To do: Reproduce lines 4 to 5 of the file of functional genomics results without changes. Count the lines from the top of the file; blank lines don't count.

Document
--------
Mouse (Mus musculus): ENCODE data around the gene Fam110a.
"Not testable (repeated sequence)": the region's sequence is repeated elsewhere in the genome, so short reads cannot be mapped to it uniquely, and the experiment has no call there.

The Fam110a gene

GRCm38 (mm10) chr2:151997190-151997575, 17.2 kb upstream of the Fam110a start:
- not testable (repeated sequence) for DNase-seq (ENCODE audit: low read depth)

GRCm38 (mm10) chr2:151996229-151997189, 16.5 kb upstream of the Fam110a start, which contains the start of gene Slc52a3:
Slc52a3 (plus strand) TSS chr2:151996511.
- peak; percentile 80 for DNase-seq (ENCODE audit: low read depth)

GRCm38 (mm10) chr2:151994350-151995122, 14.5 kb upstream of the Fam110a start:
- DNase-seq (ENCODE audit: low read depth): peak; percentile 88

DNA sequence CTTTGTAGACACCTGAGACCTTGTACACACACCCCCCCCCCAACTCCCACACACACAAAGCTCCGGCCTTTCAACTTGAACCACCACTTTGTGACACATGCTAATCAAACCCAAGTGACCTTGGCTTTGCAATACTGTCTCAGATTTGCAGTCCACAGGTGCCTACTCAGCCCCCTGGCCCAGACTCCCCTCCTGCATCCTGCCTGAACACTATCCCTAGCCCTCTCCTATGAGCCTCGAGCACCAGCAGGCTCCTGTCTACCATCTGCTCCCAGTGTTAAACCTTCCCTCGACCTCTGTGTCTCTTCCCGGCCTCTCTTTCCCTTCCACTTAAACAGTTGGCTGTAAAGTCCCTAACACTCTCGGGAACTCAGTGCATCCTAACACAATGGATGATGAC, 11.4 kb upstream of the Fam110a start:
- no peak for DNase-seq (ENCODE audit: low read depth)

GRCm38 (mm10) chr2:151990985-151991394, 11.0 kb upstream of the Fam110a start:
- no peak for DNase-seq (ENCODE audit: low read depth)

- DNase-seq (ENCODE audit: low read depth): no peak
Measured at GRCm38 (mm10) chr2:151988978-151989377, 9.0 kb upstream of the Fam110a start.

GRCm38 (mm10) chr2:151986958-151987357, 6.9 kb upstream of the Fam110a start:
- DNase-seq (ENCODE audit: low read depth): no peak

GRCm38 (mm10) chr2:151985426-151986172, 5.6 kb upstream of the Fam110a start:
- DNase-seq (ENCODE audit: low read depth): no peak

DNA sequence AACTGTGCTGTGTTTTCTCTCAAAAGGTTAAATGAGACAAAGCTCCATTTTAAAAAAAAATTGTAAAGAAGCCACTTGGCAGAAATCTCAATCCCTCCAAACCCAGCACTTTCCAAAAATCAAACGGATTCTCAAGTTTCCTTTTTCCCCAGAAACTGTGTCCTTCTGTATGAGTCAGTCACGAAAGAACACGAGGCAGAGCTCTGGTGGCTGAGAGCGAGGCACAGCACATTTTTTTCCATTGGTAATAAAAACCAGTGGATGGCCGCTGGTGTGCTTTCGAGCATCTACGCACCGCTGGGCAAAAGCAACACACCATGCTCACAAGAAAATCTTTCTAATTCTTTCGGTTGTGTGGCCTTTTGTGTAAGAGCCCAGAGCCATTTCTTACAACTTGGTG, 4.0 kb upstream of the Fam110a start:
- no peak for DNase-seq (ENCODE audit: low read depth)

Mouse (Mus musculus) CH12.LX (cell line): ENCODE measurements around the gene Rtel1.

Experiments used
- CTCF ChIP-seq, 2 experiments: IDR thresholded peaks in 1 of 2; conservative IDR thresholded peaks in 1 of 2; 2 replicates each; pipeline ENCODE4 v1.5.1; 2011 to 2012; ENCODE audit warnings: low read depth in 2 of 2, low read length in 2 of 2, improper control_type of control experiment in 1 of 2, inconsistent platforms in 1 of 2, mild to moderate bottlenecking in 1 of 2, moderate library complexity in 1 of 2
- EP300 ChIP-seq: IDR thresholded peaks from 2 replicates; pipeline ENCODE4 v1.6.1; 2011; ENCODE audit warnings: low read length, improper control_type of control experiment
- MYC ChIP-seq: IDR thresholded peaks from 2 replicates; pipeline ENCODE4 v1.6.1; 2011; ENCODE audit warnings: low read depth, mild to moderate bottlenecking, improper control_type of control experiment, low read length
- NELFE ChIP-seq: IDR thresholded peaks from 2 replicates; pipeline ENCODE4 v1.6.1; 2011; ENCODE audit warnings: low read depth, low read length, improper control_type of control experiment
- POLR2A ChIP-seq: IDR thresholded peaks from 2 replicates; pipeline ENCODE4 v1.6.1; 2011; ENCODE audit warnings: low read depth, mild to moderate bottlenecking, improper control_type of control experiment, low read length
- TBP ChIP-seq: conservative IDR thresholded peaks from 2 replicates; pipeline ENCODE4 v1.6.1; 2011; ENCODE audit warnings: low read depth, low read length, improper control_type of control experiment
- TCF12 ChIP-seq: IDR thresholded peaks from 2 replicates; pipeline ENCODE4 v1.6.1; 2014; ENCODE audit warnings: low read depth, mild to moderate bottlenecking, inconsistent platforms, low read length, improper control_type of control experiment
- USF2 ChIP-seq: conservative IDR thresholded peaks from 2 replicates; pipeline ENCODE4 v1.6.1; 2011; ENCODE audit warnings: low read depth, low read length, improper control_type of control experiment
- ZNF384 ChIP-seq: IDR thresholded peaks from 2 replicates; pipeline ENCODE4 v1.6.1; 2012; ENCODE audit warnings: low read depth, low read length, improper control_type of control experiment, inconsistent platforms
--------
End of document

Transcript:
GRCm38 (mm10) chr2:151997190-151997575, 17.2 kb upstream of the Fam110a start:
- not testable (repeated sequence) for DNase-seq (ENCODE audit: low read depth)